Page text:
Gov. Jan Brewer signed legislation Thursday to allow foster children to be placed in homes with youngsters who are not immunized.
But how often that will now occur remains in doubt.
The measure pushed by Sen. Nancy Barto, R-Phoenix, prohibits the Department of Economic Security from requiring foster parents to immunize their biological or adoptive children as a condition of being licensed as a foster home.
It is designed to overturn what has been the policy of the Department of Economic Security to avoid placements in homes where other children have not been vaccinated against common childhood diseases. Supporters said that is a luxury DES cannot afford, as there are about 1,350 children in group homes because of the shortage of qualified home placements.
Brewer, in signing the bill, said while placement in a safe and loving home is important, the youngsters are only in the state's care temporarily. "It is our duty to ensure they remain healthy and safe.''
So Brewer directed DES to implement a policy to restrict placing at least young children and infants in homes where foster parents have not immunized their own children. She said this allows DES to continue to place foster children "in settings that are most appropriate for each child.''
Schools will get a break from having to report all playground injuries to police or Child Protective Services under the terms of legislation signed Thursday by Gov. Jan Brewer.
The measure is designed to give schools more discretion on how to deal with everyday injuries on the playground. And Brewer agreed that children involved in playground accidents "should not have a permanent record on their school file.''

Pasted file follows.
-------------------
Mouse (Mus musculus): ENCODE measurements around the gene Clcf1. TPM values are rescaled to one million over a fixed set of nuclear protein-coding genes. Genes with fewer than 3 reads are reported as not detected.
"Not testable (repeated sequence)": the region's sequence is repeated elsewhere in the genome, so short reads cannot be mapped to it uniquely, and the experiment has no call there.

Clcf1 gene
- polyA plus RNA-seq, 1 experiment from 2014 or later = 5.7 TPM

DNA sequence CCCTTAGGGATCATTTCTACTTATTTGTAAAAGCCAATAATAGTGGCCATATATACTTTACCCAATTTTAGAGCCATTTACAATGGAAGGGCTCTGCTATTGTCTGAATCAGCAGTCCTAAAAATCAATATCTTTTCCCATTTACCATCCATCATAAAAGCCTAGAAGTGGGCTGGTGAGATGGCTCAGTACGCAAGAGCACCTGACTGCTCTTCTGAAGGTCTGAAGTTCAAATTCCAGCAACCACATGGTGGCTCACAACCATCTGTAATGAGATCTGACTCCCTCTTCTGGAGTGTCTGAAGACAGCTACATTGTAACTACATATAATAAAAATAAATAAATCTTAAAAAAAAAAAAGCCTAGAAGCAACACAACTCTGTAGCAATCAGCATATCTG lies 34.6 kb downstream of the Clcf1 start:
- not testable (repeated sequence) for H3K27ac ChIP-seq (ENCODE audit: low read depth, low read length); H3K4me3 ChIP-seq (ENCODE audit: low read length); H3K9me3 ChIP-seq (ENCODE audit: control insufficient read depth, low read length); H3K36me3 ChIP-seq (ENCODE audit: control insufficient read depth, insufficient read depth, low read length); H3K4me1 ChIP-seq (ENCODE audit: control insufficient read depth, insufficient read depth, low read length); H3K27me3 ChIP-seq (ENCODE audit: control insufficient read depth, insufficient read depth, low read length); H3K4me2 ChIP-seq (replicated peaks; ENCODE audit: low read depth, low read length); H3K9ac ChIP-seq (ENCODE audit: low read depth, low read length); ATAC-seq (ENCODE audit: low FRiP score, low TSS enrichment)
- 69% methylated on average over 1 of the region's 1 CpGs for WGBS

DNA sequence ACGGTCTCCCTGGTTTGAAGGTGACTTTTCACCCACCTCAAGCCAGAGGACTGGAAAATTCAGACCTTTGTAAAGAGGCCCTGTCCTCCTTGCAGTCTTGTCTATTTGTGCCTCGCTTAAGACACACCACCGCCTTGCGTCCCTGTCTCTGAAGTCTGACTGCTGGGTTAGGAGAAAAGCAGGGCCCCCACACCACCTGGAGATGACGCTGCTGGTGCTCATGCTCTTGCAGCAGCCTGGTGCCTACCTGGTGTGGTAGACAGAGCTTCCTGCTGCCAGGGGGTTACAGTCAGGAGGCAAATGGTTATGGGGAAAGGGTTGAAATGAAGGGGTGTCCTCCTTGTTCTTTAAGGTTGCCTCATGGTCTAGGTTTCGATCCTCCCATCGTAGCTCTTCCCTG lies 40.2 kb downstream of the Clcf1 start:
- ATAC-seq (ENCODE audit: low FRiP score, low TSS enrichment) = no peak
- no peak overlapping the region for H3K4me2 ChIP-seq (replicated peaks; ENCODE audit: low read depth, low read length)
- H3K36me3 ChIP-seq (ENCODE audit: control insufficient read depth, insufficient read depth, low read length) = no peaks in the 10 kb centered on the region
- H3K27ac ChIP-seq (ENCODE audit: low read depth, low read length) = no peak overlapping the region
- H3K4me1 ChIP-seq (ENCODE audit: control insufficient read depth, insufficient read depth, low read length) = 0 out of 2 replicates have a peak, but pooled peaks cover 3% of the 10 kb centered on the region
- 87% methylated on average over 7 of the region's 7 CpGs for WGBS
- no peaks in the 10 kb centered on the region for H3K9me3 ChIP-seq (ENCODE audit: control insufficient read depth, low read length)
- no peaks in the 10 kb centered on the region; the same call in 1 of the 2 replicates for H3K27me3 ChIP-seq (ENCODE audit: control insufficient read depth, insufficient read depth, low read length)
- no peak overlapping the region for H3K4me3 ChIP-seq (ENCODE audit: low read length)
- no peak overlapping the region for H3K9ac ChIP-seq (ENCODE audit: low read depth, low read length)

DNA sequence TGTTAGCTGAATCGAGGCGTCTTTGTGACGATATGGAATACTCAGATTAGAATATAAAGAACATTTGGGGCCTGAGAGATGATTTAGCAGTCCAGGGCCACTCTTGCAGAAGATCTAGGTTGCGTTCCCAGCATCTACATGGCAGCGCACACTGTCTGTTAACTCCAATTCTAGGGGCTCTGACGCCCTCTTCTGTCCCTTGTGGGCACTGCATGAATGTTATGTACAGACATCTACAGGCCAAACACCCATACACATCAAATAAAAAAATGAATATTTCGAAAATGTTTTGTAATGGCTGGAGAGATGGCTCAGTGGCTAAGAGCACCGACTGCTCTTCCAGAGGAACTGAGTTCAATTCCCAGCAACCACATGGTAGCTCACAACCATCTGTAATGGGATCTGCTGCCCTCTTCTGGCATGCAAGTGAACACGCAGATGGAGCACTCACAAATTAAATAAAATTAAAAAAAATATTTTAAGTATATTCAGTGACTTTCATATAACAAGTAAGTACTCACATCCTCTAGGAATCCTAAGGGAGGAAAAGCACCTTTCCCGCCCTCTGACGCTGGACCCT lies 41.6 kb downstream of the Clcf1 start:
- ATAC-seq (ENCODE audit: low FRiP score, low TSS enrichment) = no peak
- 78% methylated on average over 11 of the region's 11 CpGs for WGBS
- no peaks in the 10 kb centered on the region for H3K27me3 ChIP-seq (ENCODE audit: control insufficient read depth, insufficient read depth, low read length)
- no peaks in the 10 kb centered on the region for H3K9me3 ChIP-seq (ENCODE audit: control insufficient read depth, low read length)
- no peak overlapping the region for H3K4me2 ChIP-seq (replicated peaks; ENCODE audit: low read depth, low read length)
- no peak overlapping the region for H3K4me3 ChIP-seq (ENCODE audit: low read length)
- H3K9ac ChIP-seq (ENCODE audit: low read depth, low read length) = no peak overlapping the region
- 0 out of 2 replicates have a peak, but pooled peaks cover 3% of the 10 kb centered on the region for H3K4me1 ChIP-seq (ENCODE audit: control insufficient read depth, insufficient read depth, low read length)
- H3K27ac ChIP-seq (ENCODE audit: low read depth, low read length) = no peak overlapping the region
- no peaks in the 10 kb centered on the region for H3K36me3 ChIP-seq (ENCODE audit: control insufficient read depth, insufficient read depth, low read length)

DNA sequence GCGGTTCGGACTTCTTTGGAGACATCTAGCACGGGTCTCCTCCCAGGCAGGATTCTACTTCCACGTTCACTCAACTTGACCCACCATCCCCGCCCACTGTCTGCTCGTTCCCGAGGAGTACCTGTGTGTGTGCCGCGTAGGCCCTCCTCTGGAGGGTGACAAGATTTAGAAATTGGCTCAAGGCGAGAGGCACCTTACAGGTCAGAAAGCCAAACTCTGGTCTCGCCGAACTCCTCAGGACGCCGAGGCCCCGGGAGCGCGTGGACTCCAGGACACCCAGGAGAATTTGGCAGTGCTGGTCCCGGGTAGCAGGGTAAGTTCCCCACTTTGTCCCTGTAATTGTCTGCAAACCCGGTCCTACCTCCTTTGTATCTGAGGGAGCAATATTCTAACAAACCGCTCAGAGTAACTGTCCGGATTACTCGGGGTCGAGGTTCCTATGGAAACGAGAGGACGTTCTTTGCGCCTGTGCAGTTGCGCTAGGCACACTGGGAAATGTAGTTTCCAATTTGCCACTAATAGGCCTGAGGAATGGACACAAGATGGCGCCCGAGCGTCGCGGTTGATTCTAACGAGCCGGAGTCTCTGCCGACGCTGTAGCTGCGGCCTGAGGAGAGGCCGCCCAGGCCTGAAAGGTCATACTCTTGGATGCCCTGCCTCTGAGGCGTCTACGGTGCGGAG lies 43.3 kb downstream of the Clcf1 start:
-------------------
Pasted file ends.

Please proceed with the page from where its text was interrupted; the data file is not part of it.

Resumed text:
Brewer said, though, she is concerned about this additional discretion for teacher and school staff. She said that require them to make determinations "whether the injury was truly accidental and not the result of a negligent caregiver or a bully.''
So while signing the measure into law, she urged all involved to "err on the side of caution'' in determining whether to call CPS or police.
"After all, children are vulnerable,'' Brewer wrote. "It is our duty to ensure there are adequate safeguards in place to keep them out of harm's way.''
Calling it unnecessary, Gov. Jan Brewer on Thursday vetoed legislation which would have required specific information on every ballot to raise local taxes of exactly how much it would cost.
Under terms of the bill, cities seeking to hike sales taxes would have to list the increase. For bond issues, the ballot would have to spell out the estimated annual cost for a home valued at $100,000, commercial property worth $250,000 and vacant land worth $100,000.
"It is more appropriate to provide this information in the publicity pamphlet, which is mailed to each household of a registered voter and available at the polls, Brewer wrote. She also said adding this information to the ballot itself will increase costs.